Obesity emergence in the Pacific islands: Why understanding colonial history and social change is important

Amy K. McLennan*, Stanley J. Ulijaszek

*Corresponding author for this work

Research output: Contribution to journalReview articlepeer-review

46 Citations (Scopus)


Objective Between 1980 and 2008, two Pacific island nations - Nauru and the Cook Islands - experienced the fastest rates of increasing BMI in the world. Rates were over four times higher than the mean global BMI increase. The aim of the present paper is to examine why these populations have been so prone to obesity increases in recent times. Design Three explanatory frames that apply to both countries are presented: (i) geographic isolation and genetic predisposition; (ii) small population and low food production capacity; and (iii) social change under colonial influence. These are compared with social changes documented by anthropologists during the colonial and post-colonial periods. Setting Nauru and the Cook Islands. Results While islands are isolated, islanders are interconnected. Similarly, islands are small, but land use is socially determined. While obesity affects individuals, islanders are interdependent. New social values, which were rapidly propagated through institutions such as the colonial system of education and the cash economy, are today reflected in all aspects of islander life, including diet. Such historical social changes may predispose societies to obesity. Conclusions Colonial processes may have put in place the conditions for subsequent rapidly escalating obesity. Of the three frameworks discussed, social change under colonial influence is not immutable to further change in the future and could take place rapidly. In theorising obesity emergence in the Pacific islands, there is a need to incorporate the idea of obesity being a product of interdependence and interconnectedness, rather than independence and individual choice.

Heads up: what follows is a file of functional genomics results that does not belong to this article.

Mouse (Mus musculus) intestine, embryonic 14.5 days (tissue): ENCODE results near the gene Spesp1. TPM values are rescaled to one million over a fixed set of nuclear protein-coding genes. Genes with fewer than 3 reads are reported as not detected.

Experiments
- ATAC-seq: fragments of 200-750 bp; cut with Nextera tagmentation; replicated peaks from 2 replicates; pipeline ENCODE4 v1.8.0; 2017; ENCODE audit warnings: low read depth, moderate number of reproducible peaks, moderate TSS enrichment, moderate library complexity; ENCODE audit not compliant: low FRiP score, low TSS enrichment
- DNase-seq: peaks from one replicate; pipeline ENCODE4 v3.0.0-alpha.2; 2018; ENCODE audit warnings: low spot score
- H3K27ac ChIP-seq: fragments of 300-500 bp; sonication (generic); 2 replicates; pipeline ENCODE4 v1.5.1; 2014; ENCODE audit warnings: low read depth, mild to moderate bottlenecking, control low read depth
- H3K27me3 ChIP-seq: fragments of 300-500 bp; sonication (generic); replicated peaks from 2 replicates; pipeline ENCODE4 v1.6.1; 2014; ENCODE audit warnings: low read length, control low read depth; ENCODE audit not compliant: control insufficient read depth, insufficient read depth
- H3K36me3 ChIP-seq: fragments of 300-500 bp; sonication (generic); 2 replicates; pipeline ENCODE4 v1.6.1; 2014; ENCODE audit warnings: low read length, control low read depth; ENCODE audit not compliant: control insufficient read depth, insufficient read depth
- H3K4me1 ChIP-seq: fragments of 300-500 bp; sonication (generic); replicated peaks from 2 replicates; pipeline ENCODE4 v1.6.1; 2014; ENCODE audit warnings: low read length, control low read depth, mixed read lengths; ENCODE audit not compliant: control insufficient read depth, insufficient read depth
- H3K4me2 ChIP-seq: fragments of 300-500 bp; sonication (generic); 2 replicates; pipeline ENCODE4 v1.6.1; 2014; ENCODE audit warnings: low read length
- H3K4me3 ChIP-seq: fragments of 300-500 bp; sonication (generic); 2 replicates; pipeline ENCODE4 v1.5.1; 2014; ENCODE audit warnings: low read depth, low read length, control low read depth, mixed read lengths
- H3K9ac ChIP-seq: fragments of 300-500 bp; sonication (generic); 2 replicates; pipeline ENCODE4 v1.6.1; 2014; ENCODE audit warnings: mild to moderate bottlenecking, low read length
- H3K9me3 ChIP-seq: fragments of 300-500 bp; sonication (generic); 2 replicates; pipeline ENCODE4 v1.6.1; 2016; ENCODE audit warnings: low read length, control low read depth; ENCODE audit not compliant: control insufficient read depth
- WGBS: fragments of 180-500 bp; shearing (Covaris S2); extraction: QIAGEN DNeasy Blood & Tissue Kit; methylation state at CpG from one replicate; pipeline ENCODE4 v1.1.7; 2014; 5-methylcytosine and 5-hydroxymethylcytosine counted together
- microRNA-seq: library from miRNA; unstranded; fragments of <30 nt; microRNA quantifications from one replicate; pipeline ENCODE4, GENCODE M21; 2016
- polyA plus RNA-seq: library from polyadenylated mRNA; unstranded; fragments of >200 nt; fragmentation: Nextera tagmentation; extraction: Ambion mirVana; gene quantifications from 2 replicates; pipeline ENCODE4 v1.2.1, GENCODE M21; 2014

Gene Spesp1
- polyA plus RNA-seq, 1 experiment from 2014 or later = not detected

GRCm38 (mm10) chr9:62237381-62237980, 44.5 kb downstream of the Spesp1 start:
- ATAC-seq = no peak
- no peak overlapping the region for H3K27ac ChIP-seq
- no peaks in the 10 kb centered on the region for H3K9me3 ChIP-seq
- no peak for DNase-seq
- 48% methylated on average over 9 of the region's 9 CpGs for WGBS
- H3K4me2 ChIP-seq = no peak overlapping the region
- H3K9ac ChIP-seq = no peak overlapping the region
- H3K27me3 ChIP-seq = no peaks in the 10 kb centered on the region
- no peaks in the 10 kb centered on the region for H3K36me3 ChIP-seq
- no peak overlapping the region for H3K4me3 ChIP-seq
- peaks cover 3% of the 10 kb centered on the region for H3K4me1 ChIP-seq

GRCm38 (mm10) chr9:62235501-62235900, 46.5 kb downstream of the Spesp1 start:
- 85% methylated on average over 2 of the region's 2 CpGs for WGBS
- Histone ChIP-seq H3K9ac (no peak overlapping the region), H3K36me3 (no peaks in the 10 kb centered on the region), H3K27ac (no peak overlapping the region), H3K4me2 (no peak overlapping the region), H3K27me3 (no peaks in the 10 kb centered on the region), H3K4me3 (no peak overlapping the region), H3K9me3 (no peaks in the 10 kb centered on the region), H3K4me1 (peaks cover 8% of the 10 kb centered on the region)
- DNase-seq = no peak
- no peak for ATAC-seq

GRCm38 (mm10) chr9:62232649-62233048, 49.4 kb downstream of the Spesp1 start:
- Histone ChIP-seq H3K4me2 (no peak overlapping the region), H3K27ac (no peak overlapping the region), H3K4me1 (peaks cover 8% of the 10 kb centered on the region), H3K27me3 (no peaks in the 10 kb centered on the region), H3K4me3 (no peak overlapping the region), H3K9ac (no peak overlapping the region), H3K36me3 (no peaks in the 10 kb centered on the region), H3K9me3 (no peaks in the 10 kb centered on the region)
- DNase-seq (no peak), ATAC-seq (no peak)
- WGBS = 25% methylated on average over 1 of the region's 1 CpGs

Original languageEnglish
Pages (from-to)1499-1505
Number of pages7
JournalPublic Health Nutrition
Issue number8
Publication statusPublished - 2015
Externally publishedYes


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